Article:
statements from today and thinking about the original

These were the statements regarding the question of documentation from today’s session:

  • performance’s life is in the present. Its ontology (nature) – and perhaps strength – is expressed through disappearance (Phelan 1993).
  • ways of knowing and experiences are deeply embodied in the liveness of the performance events themselves
  • we are responsible for communication and preservation (Rye, 2003)
  • the unrecorded has no value (objects of knowledge, economies of reproduction) (McQuire, 1998)
  • there is no such thing as pure “live” performance, and liveness is only a *thing* because recording technologies came into being (Auslander, 1999)

thinking about the original

  • the term documentation can assume simplistic relationship to the original
  • that live performance is real, original or true, and documentation is a poor cousin
  • what if the temporal relationship between performance and documentation is not as simple or obvious as you might imagine?
  • what if documentation’s primary role is no longer preservation?

some key things to consider (or takeaway?)

  • if the terms of documenting practice (or performance) are open, then how does writing fit into the picture?
  • basic project would have three key surfaces: artwork, traces of this artwork, written component
  • this potentially falls into (not the worst) trap of everything serving the artwork
  • single project with many surfaces
  • the nature of the relationship(s) between these surfaces to reveal your understanding in relation to the work of others
  • juggling the poetic with the discursive
  • skeptical attitude towards reflection (it’s critical)
  • consider our practices as comprising materials and traces (and indeed how these overlap or may even be synonymous)
  • what is the nature of our materials-traces?

questions for personal reflection

  • what are the materials-traces of your practice(s)?
  • what kinds of relationships exist between them?
  • what ideas might they be serving other than your practice?
  • what kinds of writing might make sense with these materials-traces?
  • how might they change or help evolve your practice?
  • what is missing?
  • what are others doing that you might steal?
  • what is un/necessary?
  • what is most/least clear?
  • who else has handled or developed similar materials-traces?
  • what becomes available to you?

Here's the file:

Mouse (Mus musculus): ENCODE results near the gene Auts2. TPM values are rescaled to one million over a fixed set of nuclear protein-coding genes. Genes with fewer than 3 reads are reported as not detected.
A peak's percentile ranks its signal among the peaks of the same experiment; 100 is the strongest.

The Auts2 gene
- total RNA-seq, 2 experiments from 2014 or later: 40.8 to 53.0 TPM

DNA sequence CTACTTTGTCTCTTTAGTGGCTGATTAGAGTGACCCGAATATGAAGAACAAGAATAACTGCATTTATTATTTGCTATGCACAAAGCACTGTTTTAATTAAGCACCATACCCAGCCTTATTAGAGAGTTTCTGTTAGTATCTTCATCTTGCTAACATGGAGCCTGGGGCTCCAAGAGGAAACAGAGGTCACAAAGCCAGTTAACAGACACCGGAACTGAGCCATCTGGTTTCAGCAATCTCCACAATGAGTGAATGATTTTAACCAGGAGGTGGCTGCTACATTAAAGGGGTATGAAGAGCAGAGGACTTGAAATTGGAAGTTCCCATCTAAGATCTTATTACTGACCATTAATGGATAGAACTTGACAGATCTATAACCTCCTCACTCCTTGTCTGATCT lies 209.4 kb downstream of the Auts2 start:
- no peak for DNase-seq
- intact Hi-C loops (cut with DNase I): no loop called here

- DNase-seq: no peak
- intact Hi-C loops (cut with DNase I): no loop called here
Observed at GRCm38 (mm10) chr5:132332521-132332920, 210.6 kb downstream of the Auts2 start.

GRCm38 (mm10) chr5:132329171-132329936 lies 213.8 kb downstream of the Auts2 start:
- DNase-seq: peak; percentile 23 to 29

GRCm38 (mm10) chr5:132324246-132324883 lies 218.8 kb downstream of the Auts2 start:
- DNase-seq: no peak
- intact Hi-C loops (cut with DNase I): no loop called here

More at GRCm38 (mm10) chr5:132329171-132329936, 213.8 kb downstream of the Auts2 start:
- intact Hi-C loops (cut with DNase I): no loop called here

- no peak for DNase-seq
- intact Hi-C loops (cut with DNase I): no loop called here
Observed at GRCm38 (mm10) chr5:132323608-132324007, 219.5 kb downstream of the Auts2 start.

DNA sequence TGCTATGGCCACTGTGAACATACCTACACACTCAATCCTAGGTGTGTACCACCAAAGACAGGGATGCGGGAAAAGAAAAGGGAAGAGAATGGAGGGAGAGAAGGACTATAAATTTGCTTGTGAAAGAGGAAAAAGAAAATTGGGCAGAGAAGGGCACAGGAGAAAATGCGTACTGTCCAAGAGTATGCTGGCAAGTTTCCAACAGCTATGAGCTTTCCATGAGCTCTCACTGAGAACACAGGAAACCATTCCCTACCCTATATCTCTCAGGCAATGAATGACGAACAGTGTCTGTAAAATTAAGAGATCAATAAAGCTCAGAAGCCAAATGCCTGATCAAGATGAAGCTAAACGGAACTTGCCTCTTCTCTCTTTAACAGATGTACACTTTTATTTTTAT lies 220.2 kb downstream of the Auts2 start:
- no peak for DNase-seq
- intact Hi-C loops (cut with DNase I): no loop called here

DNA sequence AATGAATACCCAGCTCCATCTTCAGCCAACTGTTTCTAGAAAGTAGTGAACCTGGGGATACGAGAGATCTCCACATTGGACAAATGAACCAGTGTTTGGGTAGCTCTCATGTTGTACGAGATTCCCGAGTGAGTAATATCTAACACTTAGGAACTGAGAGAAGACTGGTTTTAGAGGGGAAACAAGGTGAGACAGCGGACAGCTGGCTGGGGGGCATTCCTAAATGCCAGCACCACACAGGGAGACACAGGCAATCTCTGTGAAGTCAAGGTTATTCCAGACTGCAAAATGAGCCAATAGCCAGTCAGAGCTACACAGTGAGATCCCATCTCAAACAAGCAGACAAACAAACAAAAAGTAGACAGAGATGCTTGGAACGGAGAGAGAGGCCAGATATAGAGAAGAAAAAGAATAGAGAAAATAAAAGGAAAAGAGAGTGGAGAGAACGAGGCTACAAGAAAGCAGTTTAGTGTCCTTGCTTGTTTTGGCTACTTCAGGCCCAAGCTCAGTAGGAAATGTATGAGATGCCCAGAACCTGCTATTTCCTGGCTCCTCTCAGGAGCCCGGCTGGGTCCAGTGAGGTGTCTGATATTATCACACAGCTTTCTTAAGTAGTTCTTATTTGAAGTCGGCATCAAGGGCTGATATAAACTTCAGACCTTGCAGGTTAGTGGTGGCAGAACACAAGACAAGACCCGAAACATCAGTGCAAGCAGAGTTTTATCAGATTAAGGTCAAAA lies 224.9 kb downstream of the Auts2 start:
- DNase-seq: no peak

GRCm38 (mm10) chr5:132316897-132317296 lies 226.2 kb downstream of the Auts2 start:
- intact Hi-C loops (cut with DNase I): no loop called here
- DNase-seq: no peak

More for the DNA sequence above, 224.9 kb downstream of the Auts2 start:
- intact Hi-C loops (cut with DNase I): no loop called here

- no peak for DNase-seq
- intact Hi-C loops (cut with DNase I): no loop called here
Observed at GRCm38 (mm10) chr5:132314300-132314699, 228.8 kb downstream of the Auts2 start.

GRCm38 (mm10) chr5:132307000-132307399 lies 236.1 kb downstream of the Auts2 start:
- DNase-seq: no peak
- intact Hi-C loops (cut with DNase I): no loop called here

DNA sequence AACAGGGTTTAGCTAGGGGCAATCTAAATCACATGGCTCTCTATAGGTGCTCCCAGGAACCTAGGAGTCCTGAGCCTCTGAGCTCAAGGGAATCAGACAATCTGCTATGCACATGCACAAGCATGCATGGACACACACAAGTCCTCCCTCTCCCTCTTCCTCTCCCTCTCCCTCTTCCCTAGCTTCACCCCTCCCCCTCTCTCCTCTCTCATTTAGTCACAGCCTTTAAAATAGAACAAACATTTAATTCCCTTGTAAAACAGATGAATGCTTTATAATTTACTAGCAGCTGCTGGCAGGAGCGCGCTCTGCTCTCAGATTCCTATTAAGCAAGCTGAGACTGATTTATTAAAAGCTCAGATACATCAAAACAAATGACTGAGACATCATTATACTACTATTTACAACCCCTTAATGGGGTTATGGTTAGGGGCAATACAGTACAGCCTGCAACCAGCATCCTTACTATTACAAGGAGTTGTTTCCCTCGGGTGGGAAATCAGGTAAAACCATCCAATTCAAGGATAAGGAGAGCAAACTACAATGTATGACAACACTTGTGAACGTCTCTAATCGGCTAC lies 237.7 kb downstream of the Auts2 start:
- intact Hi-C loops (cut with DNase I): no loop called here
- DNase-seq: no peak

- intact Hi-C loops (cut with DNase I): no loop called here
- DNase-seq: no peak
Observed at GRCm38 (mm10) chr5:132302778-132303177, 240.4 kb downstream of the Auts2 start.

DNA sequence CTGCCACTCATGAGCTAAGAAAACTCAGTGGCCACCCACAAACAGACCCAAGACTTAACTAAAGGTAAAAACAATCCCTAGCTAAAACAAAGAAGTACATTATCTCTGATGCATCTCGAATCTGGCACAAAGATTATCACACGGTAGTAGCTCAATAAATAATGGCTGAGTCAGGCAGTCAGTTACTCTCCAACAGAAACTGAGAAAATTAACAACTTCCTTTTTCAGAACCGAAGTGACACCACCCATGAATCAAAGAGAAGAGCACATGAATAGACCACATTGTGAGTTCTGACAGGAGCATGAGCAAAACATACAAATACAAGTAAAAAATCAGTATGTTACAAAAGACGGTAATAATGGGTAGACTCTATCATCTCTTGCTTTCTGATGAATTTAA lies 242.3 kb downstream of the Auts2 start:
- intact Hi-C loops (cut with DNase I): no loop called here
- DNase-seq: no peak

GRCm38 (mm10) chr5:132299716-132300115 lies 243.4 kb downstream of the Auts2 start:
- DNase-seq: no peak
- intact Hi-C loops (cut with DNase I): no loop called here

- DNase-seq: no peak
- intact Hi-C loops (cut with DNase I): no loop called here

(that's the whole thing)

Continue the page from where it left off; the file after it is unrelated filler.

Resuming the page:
• how do these *other* materials-traces function? What if they are not other? How is a singular proposition, work or iteration emerging from my practice?
  • how might we understand *loss* and *gain* in relation to traces, documentation, liveness and originality?
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more reading re documentation, performance ontology, liveness, possibilities and responsibilities

  • Reason, Matthew. 2006. Documentation, Disappearance and the Representation of Live Performance. Palgrave Macmillan.
  • Bottoms, Stephen J, and Matthew Goulish. 2007. Small Acts of Repair: Performance, Ecology, and Goat Island. London: Routledge.
  • Etchells, Tim. 1999. Certain Fragments: Contemporary Performance and Forced Entertainment. London: Routledge.
  • Phelan, Peggy. 1993. Unmarked. London: Routledge.
  • Auslander, Philip. 1999. Liveness: Performance in a Mediatized Culture. London: Routledge.
  • Heathfield, Adrian. 2012. “Then Again.” In Perform, Repeat, Record, 27–35. London: Intellect Books.
  • Freeman, John. 2003. Tracing the Footprints. Lanham, MA: University Press of America.
  • Piccini, Angela, and Caroline Rye. 2009. “Of Fevered Archives and the Quest for Total Documentation.” In Practice-as-Research in Performance and Screen, edited by Ludivine Allegue, Simon Jones, Baz Kershaw, and Angela Piccini, 34–49. London: Palgrave MacMillan.
  • Kunst, B. (2012) ‘The Project Horizon: On the Temporality of Making’ http://www.manifestajournal.org/issues/regret-and-other-back-pages/project-horizon-temporality-making
  • Rye, C. (2003). Incorporating practice: A multi-viewpoint approach to performance documentation. Journal of Media Practice, 3(2), 115-123.
  • Ingold, T (2013). Making: Anthropology, Archaeology. Art and Architecture. London: Routledge.
  • Heathfield, Adrian, and Tehching Hsieh. 2009. Out of Now. London: Live Art Development Agency.

roles of documentation

A brief list of potential roles of documentation. Note that the list does not consider or question the appropriateness of the word documentation.

Roles of documentation

  • Evidence (related to dissemination)
  • To stimulate memory of the performance event (Phelan, 1993)
  • Pressure to develop reproducible forms
  • Interest in developing reproducible forms
  • New audiences
  • Economic benefit
  • Professional benefit
  • Continue and diversify creative processes
  • Increase cultural authority (Lycouris, 2000)
  • To foreground the disappearance of performance
  • To prevent performance disappearing (preservation)
  • To question the disappearance of performance
  • To acknowledge performance’s incompleteness (Lycouris, 2000)
  • To trace or map
  • Reflection
  • Understanding
  • Evocation

References